As Google and Apple step up their mapping efforts, they are apparently raising some eyebrows in Washington. Today, U.S. Senator Charles E. Schumer wrote a letter to Google’s CEO Larry Page and Apple’s CEO Tim Cook. In this letter, he asks the them about their “highly sensitive photography equipment.” In order to avoid that his constituents in Buffalo have to worry about Google and Apple catching them barbecuing on their back deck, Schumer is asking the two companies to include a number of privacy and security provisions. Schumer is also worried that criminals and terrorists could use these detailed images to “create more complete schematic maps of the power and water grids in the United States.” In a statement that accompanied the letter, Schumer also said that he was afraid the technology could be “strong enough to see through windows and even catch sun bathers in back yards.”
Specifically, Schumer is asking the two companies for three security and privacy provisions:
Until now, says Schumer, the quality of the imagery available in Google Maps and Google Earth wasn’t good enough to warrant these measures. Now, however, as the two companies are ramping up their efforts to create detailed 3D maps (Google says its 3D maps will cover the residencies of over 300 million people by the end of the year), it’s time to start worrying about these issues.
With their “military-grade” equipment, Apple’s and Google’s ‘spy planes’ will also be able to display details of security sensitive sites (Google, it’s worth noting, already blurs quite a few military installations and other sensitive sites around the world).
“It’s imperative,” says Schumer, “that these companies disclose their plans for protecting privacy of both individuals and sensitive infrastructure, their publication intentions, and their plans for including public consent in the mapping process.” Just like with Street View in Germany, Schumer would also like Google and Apple to give homeowners the ability to blur their houses on the companies’ maps.
In a statement to Talking Points Memo’s Carl Franzen, Google said that its 3D maps won’t offer any significantly higher resolution than its current maps. “We appreciate the Senator’s concerns and we look forward to meeting with him to demonstrate how the imagery used to develop our 3D models is similar to what’s already publicly available in 2D mapping products. We currently don’t blur aerial imagery because the resolution isn’t sharp enough for it to be a concern.”
Here is a copy of the full letter to Google and Apple:
Dear Apple and Google,
I write today over the recent revelations that your companies are using highly sensitive photography equipment to take pictures of cities and towns across the country for your respective mapping products. These disclosures are potentially troubling, and I request that the privacy and security of Americans remain your top priority as you deploy new mapping and imaging capability.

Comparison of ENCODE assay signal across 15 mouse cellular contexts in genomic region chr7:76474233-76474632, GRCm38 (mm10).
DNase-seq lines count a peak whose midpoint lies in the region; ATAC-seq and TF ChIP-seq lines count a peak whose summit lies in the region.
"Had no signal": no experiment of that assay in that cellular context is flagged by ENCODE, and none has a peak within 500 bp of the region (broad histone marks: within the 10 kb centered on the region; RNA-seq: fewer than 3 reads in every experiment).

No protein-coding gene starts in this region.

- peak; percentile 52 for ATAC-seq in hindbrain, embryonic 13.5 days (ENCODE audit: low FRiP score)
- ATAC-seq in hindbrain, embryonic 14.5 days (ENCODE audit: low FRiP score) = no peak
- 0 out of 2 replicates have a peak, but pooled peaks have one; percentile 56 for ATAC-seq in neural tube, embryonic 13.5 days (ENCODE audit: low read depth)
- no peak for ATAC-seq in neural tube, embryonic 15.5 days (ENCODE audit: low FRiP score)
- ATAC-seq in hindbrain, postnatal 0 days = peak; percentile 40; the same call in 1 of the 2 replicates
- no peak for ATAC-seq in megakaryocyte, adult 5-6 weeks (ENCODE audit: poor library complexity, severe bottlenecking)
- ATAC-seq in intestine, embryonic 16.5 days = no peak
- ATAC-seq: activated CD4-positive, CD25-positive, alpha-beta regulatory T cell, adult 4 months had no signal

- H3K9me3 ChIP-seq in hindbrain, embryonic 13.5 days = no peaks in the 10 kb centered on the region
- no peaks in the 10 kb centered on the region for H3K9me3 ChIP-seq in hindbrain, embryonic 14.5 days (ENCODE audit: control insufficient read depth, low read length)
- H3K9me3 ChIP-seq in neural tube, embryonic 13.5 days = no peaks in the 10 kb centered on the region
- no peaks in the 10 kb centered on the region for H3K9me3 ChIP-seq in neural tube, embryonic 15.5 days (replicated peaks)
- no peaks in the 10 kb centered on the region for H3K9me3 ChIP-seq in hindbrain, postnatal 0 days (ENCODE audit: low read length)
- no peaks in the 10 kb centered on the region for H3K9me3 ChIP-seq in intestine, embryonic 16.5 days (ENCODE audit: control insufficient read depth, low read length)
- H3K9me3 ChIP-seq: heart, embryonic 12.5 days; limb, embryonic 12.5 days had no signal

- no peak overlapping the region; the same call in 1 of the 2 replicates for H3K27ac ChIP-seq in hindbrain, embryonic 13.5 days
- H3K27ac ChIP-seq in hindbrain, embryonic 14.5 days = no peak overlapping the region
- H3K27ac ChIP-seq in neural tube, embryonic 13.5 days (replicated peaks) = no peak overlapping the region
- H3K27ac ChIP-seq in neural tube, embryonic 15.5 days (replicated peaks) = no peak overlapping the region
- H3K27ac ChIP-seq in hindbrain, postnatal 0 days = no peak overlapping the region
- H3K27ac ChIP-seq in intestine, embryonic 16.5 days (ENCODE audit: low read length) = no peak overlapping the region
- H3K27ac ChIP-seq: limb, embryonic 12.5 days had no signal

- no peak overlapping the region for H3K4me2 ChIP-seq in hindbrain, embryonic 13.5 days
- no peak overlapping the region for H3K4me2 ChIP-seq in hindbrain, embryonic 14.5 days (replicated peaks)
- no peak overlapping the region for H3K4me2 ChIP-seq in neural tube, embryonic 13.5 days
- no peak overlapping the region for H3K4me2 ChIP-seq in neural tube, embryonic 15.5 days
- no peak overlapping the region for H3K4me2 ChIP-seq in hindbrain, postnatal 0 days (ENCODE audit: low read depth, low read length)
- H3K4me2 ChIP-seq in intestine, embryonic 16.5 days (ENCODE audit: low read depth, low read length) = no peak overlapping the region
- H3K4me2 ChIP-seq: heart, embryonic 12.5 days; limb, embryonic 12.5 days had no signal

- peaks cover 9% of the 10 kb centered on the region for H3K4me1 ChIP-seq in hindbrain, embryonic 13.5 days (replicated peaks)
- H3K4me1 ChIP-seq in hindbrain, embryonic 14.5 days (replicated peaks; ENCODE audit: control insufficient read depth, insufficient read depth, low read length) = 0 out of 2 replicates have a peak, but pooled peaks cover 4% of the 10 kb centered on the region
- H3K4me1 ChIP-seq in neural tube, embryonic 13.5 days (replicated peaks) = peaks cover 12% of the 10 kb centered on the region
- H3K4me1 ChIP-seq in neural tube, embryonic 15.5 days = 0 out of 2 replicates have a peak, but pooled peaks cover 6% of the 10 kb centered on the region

It has been reported that some of these sensitive cameras can take pictures of objects up to four inches wide. I fear that this clarity may allow your mapping programs to take detailed pictures of people in intimate locations such as around a pool or in someone’s backyard. People on Long Island or in Buffalo have a reasonable expectation of privacy when they decide to have a barbeque on their back deck and would prefer to retain the option of deciding whether they should be photographed on their property. They should not fear that your planes will be overhead taking detailed pictures of their private events.
Detailed photographs could also provide criminals and terrorists with detailed views of sensitive utilities. On current online maps, many power lines, power sub stations, and reservoir access points are visible only at low resolutions. However, if highly detailed images become available, criminals could create more complete schematic maps of the power and water grids in the United States. With the vast amount of infrastructure across the country, it would be impossible to secure every location.
Therefore, I request that your mapping programs include three separate privacy and security provisions:
1) Provide notification to communities as to when you plan to conduct mapping
2) Automatically blur photos of individuals who are captured, and give property owners the right to opt-out of having the company map their homes
3) Put protocols in place with law enforcement and local municipalities to ensure that sensitive infrastructure details are blurred from published maps
I hope that you would be willing to work with my office on this very important issue and ensure the security and privacy of all Americans.
Image credit: Google Earth Hacks
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